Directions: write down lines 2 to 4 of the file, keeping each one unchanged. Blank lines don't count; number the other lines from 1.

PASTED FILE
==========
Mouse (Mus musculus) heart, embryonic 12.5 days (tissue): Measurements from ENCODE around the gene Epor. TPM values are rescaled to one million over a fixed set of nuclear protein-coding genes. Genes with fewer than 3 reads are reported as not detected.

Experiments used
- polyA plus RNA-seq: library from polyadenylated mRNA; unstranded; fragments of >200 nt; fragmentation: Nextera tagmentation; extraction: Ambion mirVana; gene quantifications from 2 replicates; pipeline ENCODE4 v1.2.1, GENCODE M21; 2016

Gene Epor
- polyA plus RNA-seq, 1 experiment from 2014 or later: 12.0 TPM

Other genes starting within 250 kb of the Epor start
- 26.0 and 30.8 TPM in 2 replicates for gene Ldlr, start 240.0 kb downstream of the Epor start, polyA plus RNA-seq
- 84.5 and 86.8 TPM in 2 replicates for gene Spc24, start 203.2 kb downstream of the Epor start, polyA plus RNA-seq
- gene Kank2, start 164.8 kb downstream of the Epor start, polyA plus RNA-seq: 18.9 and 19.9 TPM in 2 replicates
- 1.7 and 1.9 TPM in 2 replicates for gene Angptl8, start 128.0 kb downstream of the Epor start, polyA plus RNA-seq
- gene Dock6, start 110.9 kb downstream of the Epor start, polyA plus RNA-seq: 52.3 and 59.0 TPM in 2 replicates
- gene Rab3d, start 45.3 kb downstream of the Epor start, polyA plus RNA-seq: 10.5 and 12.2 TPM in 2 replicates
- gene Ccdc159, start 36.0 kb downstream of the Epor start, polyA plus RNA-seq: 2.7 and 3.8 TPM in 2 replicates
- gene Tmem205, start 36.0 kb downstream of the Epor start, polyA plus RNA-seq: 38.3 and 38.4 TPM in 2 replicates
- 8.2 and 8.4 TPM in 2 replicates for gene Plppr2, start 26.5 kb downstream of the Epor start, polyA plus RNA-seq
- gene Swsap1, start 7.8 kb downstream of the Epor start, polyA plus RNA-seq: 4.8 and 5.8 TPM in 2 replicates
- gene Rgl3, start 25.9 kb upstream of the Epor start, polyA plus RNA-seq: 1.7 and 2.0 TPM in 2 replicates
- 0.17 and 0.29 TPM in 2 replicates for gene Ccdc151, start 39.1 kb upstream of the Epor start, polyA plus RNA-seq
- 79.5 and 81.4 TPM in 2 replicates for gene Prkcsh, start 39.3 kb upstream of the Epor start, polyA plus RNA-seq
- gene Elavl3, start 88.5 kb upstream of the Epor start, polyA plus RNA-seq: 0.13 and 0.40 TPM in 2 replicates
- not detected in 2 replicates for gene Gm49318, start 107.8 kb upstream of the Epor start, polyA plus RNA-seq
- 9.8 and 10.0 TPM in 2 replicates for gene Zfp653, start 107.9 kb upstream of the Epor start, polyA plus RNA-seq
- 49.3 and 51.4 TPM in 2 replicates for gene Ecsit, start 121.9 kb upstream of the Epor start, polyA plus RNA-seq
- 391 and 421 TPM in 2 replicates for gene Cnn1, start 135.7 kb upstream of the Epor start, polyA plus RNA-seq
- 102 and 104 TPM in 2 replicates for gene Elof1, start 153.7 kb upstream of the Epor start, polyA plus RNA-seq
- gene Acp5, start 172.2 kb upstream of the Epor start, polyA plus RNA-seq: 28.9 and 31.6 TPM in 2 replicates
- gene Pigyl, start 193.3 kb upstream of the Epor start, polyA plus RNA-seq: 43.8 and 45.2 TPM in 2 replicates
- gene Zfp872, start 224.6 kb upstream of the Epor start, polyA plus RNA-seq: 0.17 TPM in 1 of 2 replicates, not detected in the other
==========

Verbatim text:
Experiments used
- polyA plus RNA-seq: library from polyadenylated mRNA; unstranded; fragments of >200 nt; fragmentation: Nextera tagmentation; extraction: Ambion mirVana; gene quantifications from 2 replicates; pipeline ENCODE4 v1.2.1, GENCODE M21; 2016

Gene Epor